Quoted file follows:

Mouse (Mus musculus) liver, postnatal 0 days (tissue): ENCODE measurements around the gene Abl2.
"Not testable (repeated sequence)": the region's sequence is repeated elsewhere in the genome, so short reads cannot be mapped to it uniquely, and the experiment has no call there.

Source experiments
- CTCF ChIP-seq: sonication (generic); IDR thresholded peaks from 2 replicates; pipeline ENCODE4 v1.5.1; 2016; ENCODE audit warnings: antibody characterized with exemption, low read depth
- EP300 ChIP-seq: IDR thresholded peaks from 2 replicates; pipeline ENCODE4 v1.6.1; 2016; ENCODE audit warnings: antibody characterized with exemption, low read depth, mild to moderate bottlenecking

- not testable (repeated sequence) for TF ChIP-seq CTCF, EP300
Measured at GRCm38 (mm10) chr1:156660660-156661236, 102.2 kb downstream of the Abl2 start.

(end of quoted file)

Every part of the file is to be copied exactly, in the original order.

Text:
Mouse (Mus musculus) liver, postnatal 0 days (tissue): ENCODE measurements around the gene Abl2.
"Not testable (repeated sequence)": the region's sequence is repeated elsewhere in the genome, so short reads cannot be mapped to it uniquely, and the experiment has no call there.

Source experiments
- CTCF ChIP-seq: sonication (generic); IDR thresholded peaks from 2 replicates; pipeline ENCODE4 v1.5.1; 2016; ENCODE audit warnings: antibody characterized with exemption, low read depth
- EP300 ChIP-seq: IDR thresholded peaks from 2 replicates; pipeline ENCODE4 v1.6.1; 2016; ENCODE audit warnings: antibody characterized with exemption, low read depth, mild to moderate bottlenecking

- not testable (repeated sequence) for TF ChIP-seq CTCF, EP300
Measured at GRCm38 (mm10) chr1:156660660-156661236, 102.2 kb downstream of the Abl2 start.